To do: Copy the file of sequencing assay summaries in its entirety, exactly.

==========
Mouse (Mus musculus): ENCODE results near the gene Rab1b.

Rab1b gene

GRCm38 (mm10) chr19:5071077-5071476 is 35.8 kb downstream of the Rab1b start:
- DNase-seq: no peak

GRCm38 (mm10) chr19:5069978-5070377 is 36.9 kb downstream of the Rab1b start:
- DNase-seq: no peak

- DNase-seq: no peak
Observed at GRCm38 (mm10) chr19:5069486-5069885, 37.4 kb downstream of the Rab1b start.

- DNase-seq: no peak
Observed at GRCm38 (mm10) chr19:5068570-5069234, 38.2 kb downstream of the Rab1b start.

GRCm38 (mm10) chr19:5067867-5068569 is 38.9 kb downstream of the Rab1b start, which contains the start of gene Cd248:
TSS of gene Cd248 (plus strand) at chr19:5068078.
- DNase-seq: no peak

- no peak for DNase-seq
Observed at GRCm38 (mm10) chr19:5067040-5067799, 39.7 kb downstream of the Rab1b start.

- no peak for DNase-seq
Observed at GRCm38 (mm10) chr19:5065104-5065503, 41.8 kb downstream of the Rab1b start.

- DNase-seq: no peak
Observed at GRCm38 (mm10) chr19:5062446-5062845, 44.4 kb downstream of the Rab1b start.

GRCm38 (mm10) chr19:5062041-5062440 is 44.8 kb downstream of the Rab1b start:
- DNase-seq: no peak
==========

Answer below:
Mouse (Mus musculus): ENCODE results near the gene Rab1b.

Rab1b gene

GRCm38 (mm10) chr19:5071077-5071476 is 35.8 kb downstream of the Rab1b start:
- DNase-seq: no peak

GRCm38 (mm10) chr19:5069978-5070377 is 36.9 kb downstream of the Rab1b start:
- DNase-seq: no peak

- DNase-seq: no peak
Observed at GRCm38 (mm10) chr19:5069486-5069885, 37.4 kb downstream of the Rab1b start.

- DNase-seq: no peak
Observed at GRCm38 (mm10) chr19:5068570-5069234, 38.2 kb downstream of the Rab1b start.

GRCm38 (mm10) chr19:5067867-5068569 is 38.9 kb downstream of the Rab1b start, which contains the start of gene Cd248:
TSS of gene Cd248 (plus strand) at chr19:5068078.
- DNase-seq: no peak

- no peak for DNase-seq
Observed at GRCm38 (mm10) chr19:5067040-5067799, 39.7 kb downstream of the Rab1b start.

- no peak for DNase-seq
Observed at GRCm38 (mm10) chr19:5065104-5065503, 41.8 kb downstream of the Rab1b start.

- DNase-seq: no peak
Observed at GRCm38 (mm10) chr19:5062446-5062845, 44.4 kb downstream of the Rab1b start.

GRCm38 (mm10) chr19:5062041-5062440 is 44.8 kb downstream of the Rab1b start:
- DNase-seq: no peak